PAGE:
The Coral Trees of Matsushima

translated from the Japanese by

Along the shoreline, the mineral trees have risen from the sea like jeweled hands reaching for the sky. Further out, long branches of coral have joined above the waves, spiraling together into bright red and blue and green—fingers crossed for some imagined future.

Today is the day the world will come. From the window, she can see the media unloading cameras, plotting locations for coverage as they wait for her to arrive.

Her husband stands next to her as she prepares, watching the boats of fishermen gather around the trees, throwing nets and cages into the sea. Only three years ago, the ecosystem had nearly collapsed, the seas empty of the fish and oysters that once built their local economy. But her methods of salt-water electrolysis and bioengineered reef construction have changed all of that. Somewhere below the waves, grafters are fixing coral fragments to the mineral-rich cathodes of rebar and wire-mesh, enabling a new ecosystem to grow.

“You have a lot to be proud of, Mio,” Takeshi says. He can still remember when the trees and the reefs were nothing more than concept drawings, scribbled notes on pages. But they had risen out of that dream, enduring quakes and storms and the wars of neighboring countries, his wife’s lifelong ambition growing like the reef itself.

“I wish Keiko was here to see it,” she says, taking her mother’s gift out of her pocket and turning it through her fingers: a fragment of coral carved into her own likeness. She remembers how proud her mother had been, watching the city grow back to life, even as her own health had been failing. “This is all I can give you,” she had said, handing her daughter the coral piece. “But it contains all my love, my dreams, and my hopes. Someday you’ll pass it on, give it to someone you care about.”

She hadn’t understood that at first, telling Keiko that she would never let it go, that she would hold onto it forever. But then she realized what her mother had meant—inspiration had to endure.

From her window, she looks further out, where colored corals weave together like a mosaic between the islands of the Matsushima coastline. Out there, the waves surge against the trees, each impact sending a pulse of energy down through a rebar-mesh core to generate the output required for her coral structures to continue growing below the waves.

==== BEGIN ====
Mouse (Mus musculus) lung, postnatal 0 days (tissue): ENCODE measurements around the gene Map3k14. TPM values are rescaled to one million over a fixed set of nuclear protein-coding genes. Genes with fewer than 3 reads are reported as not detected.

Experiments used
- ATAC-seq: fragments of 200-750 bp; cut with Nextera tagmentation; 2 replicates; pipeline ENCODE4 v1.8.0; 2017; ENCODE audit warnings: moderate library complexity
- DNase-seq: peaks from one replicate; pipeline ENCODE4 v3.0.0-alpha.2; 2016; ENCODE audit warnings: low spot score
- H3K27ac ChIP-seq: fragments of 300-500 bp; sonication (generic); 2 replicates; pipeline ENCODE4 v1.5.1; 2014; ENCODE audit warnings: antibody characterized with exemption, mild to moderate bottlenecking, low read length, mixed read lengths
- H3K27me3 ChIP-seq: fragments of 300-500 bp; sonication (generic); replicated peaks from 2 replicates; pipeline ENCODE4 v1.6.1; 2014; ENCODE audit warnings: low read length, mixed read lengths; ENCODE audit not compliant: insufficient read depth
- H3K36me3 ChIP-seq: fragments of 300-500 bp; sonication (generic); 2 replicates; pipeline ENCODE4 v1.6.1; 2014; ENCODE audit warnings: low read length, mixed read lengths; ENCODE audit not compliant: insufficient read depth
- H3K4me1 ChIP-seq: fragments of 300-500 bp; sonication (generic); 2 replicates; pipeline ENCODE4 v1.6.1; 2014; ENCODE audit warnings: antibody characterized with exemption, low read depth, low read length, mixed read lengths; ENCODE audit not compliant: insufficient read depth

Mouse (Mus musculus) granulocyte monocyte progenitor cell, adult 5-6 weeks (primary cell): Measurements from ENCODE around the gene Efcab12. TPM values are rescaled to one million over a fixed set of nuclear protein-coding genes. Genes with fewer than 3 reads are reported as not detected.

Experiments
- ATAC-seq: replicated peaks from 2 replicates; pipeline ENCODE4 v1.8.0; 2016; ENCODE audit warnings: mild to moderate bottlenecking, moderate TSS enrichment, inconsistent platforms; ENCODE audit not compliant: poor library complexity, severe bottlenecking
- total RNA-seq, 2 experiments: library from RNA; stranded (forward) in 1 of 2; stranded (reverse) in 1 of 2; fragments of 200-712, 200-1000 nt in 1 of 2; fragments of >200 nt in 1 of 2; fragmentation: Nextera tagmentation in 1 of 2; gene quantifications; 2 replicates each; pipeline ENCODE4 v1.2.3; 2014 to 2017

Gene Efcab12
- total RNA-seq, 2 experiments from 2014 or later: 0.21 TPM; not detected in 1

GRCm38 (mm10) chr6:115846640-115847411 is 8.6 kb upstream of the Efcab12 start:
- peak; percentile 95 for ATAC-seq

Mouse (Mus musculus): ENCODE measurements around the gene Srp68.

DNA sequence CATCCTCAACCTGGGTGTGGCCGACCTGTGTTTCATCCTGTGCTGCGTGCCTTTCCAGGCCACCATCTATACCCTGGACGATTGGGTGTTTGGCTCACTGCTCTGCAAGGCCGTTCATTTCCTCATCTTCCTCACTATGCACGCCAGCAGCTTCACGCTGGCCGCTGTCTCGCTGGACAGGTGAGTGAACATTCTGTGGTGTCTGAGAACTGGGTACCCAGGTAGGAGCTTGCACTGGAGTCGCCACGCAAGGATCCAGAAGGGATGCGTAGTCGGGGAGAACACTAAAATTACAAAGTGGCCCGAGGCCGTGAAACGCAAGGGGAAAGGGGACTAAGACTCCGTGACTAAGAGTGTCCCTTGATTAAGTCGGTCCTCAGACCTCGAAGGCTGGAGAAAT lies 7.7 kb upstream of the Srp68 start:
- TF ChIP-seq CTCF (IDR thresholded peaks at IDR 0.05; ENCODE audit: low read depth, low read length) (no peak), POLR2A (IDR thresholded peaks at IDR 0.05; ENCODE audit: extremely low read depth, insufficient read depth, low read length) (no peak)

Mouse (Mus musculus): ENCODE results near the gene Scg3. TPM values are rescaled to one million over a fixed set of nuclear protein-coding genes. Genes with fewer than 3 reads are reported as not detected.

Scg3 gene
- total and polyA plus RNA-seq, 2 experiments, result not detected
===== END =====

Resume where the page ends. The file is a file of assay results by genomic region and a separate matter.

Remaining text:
“She would’ve been proud of what you’ve accomplished here,” Takeshi says.

“I wouldn’t be here without her,” she says, remembering her mother’s stories of floods and famine, of struggling to survive for so many years. A few months before she was born, Keiko’s father and brother had been swept away by the sea. Her mother had been left without a home, cared for by her cousins in Tokyo for ten years, but all she’d wanted was to return to Matsushima so she could rebuild.

Mio had been driven by that same need, and for her mother’s dream not to be in vain. And here was something she would’ve been proud of, a city rising out of the sea itself, self-sufficient and strong.

She looks at herself in the mirror. There’s a light threading of gray hair now and creases in the corners of her eyes. There you are, Keiko, she thinks.

“Look at all those houses,” Takeshi says, pointing out to another part of the sea. “They’re growing very well.”

A long row of newly formed houses can be seen emerging from the sea. After the recent tsunami, thousands of local residents are already living in bio-rock homes and many more are needed. Only a few years ago, every kilowatt hour of electricity would produce .4 to 1.5 kilograms of growth, but with new methods of bioengineering, that rate has been accelerated. Now, they grow below the waves like shells in an oyster bed. When they reach maturity, they’ll be lifted out of the sea and given to those without homes.

She notices a film-crew gathering along the shore now, taking footage of the floating farms, where rice and other crops are growing on mineral encrusted plates.

“They’re waiting,” she says.

“I’ll be with you,” he says, reaching out for her hand.

She turns her mother’s gift through her fingers again—her love, her dreams, her hope for what their city could become.

“And I’ll be with you,” she says, placing the coral piece in her husband’s hand.

It gives her strength as she turns to face the world.

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Author: Rumi Kaneko

Rumi Kaneko has been working in the film and TV industry in Japan for several years. She has written screenplays and a novel called Good Morning Jupiter, which is currently being translated by Preston Grassmann. Her recent translated work has appeared in The Unquiet Dreamer: A Tribute to Harlan Ellison by PS Publishing and Out of the Ruins by Titan.
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Author: Preston Grassmann

Preston Grassmann is a Shirley Jackson Award-nominated editor, writer, and translator. His most recent work has been published in Nature Magazine, Strange Horizons, PS Publishing, and Titan. He is a regular contributor to Nature and currently lives in Japan, where he is working on several new projects, including a book of illustrated stories with Yoshika Nagata.

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